So as I move forward in this next phase of my career, I hope that the close encounter with nervous breakdown that I had earlier this year has taught me a few things.  Namely, that I need to make sure I set boundaries, even if my paranoid brain thinks it'll make me "look bad."  I need to speak up, or seek help, if things are getting out of control.  And if I don't understand something, I should ask others if they can help shed some light, instead of slaving away for hours alone because I'm afraid to admit that I wasn't born with infinite knowledge.

I feel like I've already done pretty well on point #3--I've jumped in anywhere and everywhere at work, asking questions and seeking understanding--which ironically got me noticed (positively) by upper management even earlier than usual.  Now if I can bring points #1 and #2 to bear, hopefully, I can keep the pace of my career growth (and my responsibilities) manageable.

The alternative is to undergo another metal collapse like this old brick wall at Traverse City State Hospital.  That's definitely not on my bucket list.

Rubble of a collapsed wall between a brick dining hall and tiled food preparation area at TCSH.

One final word: this is the first post of a new direction that I'm taking for this blog. Although blogging is almost entirely passé in 2022, I still feel like it's the ideal way to communicate my thoughts and use writing as the emotional outlet that it's always been for me.  While the chief argument against blogging (then and now) is that it was a pointless waste of space filled with text no one cares about, I've always been very content with small audiences for my work--even audiences of one; myself alone.  I've never measured anything I've done creatively by someone else's yard stick, and after forty years of life on this planet, I'm certainly not going to start now.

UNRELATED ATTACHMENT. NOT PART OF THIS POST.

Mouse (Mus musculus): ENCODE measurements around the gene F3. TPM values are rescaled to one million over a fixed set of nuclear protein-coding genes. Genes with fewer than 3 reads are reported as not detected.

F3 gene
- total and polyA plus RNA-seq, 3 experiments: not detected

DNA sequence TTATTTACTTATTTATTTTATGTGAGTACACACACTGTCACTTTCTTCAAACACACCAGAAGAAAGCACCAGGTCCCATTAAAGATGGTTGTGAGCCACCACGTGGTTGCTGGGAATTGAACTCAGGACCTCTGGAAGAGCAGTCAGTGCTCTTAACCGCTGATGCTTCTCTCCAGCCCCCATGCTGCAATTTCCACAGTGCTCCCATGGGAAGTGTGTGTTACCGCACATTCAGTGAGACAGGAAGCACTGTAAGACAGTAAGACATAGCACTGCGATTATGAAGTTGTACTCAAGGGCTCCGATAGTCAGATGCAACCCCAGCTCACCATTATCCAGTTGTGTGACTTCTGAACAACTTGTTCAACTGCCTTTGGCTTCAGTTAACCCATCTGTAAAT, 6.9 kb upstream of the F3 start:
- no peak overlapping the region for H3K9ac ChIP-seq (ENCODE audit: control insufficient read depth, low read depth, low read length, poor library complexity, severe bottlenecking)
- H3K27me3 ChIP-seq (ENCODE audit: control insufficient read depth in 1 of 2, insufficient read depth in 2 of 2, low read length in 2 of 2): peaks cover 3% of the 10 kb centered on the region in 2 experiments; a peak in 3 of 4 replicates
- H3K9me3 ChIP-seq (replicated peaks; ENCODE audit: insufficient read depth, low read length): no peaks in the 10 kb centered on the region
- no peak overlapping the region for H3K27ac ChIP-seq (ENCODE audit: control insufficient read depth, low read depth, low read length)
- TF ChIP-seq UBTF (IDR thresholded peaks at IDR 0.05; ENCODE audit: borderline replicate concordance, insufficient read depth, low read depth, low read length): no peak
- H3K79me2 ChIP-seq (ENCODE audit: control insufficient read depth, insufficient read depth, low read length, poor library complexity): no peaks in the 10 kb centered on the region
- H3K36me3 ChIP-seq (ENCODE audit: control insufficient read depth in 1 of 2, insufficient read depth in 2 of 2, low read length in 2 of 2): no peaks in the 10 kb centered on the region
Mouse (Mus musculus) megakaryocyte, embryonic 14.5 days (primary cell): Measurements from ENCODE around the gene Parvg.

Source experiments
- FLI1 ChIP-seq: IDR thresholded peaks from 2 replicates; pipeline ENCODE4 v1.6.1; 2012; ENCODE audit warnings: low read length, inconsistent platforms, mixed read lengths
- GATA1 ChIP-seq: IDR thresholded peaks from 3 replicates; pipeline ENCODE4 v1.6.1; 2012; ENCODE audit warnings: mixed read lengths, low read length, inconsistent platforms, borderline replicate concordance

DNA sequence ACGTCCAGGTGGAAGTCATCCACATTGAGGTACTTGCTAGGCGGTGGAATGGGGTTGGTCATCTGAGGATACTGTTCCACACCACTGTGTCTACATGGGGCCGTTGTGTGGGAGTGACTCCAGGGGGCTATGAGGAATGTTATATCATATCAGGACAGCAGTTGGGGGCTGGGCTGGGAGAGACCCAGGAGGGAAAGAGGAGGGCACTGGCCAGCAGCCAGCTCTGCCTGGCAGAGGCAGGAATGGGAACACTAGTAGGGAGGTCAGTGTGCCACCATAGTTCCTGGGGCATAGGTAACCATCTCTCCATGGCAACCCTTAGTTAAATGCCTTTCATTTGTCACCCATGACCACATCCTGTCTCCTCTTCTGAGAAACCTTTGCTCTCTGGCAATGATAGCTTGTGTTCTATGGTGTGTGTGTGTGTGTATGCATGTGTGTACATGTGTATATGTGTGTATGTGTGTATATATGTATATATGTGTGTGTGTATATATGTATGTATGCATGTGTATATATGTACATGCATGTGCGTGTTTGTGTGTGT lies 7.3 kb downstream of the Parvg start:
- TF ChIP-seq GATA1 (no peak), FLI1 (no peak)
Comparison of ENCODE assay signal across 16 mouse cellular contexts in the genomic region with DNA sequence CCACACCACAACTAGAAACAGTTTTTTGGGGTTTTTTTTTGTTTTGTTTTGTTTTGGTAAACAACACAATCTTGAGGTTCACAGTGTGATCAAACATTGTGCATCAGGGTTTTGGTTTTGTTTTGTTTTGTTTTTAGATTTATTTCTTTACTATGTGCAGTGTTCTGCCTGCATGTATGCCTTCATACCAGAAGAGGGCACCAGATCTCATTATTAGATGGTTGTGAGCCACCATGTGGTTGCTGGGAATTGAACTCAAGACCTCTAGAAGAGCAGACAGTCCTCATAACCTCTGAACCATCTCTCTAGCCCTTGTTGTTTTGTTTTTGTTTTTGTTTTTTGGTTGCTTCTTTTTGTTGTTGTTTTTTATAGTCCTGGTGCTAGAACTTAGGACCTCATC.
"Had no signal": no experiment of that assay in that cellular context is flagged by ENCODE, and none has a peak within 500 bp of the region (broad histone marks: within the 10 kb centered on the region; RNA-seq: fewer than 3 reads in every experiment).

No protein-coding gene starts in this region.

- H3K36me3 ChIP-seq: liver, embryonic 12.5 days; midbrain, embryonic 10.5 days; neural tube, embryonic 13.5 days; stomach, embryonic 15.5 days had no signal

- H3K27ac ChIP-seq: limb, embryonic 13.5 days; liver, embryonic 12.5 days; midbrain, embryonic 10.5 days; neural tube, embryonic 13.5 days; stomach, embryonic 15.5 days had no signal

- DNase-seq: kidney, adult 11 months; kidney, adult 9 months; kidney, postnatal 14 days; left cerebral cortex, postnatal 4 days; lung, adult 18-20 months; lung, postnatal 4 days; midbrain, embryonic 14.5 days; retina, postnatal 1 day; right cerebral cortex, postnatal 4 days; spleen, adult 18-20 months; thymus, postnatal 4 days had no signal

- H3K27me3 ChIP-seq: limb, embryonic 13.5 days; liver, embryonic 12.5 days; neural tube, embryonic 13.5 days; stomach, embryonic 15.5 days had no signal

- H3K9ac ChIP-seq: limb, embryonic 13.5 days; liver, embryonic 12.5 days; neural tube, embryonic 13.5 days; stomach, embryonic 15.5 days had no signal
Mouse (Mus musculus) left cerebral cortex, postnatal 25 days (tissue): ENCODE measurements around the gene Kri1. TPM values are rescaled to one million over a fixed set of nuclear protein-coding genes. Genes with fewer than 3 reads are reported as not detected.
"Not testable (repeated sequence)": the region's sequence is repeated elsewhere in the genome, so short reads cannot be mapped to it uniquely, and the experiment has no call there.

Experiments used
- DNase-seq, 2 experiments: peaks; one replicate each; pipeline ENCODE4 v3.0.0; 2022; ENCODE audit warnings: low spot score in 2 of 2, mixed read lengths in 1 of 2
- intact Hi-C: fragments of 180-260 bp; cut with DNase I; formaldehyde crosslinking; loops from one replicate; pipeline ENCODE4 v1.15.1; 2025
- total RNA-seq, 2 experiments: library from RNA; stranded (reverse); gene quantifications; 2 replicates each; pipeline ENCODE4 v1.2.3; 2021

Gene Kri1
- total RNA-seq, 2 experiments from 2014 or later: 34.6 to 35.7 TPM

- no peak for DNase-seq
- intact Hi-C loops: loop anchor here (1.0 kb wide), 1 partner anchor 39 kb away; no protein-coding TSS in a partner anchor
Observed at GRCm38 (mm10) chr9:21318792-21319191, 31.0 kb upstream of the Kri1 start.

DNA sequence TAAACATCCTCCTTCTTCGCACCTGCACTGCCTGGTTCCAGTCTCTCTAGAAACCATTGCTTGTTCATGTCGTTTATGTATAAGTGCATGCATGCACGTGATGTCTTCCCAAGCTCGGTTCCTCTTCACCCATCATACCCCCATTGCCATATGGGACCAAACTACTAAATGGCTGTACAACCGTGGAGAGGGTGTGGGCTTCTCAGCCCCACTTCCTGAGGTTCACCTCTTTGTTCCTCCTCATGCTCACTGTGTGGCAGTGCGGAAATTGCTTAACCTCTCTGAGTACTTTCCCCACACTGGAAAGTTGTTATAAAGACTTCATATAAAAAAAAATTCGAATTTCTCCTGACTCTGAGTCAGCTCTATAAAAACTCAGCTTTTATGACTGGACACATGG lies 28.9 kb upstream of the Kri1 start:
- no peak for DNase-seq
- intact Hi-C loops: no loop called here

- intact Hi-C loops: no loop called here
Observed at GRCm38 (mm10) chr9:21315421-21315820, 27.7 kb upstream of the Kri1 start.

So what am I going to talk about here?  The menu includes software engineering, urban exploring, car culture, video games, PC hardware, synthwave music, and random nostalgic ramblings about the 1980s and even earlier decades that I never saw. While I get the blog back off the ground, you can also check out my Twitter for hot takes, quippy bloviations and stupid comic stylings.

If you'd like to join me in this little corner of the coffee house known as the Internet, save a bookmark or sign up to be notified of new posts.  And I'll see you in the next one.